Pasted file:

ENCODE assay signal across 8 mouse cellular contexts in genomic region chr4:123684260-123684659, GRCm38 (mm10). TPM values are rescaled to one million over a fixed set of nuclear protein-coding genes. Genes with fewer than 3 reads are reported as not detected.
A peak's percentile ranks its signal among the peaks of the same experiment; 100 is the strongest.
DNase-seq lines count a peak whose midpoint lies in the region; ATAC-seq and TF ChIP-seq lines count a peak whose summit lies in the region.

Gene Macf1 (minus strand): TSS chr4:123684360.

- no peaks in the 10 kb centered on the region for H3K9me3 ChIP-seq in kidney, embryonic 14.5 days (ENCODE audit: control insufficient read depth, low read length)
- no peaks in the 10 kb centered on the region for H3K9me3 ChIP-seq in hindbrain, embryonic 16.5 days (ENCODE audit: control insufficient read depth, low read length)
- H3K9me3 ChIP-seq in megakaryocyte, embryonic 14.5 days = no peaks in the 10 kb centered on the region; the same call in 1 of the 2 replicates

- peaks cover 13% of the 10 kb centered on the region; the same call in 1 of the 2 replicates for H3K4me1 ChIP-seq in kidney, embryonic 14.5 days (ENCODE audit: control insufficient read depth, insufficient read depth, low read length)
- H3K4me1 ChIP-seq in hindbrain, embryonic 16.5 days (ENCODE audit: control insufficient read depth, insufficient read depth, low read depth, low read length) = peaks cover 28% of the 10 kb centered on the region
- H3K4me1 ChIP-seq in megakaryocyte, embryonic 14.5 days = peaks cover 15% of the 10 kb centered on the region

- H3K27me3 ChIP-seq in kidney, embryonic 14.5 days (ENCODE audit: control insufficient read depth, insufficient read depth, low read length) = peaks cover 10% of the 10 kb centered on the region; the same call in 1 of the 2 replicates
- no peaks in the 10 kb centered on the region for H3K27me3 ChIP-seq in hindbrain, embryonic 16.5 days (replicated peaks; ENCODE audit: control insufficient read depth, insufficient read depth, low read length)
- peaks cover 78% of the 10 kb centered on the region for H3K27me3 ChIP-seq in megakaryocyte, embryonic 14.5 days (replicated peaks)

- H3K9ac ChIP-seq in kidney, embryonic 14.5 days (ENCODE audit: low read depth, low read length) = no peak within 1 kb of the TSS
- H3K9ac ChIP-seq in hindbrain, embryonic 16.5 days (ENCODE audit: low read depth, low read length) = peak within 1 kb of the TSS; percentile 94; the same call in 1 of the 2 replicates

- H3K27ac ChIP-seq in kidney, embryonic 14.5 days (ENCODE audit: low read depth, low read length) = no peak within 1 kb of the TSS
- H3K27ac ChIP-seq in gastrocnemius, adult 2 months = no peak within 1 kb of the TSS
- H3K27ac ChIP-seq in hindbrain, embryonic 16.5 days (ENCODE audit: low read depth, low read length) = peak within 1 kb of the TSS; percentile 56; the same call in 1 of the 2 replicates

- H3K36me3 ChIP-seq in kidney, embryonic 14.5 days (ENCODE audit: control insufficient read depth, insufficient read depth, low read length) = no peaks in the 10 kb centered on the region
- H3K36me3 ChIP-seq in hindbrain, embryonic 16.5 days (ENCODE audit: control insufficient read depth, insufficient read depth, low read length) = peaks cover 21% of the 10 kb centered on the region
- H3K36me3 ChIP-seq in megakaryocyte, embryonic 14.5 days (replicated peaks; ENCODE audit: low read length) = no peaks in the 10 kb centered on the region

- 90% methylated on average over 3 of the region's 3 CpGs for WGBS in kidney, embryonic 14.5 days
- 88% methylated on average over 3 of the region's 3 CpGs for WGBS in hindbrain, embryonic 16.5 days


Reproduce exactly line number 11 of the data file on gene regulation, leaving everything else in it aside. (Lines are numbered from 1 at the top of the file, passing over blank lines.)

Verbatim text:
- H3K27me3 ChIP-seq in kidney, embryonic 14.5 days (ENCODE audit: control insufficient read depth, insufficient read depth, low read length) = peaks cover 10% of the 10 kb centered on the region; the same call in 1 of the 2 replicates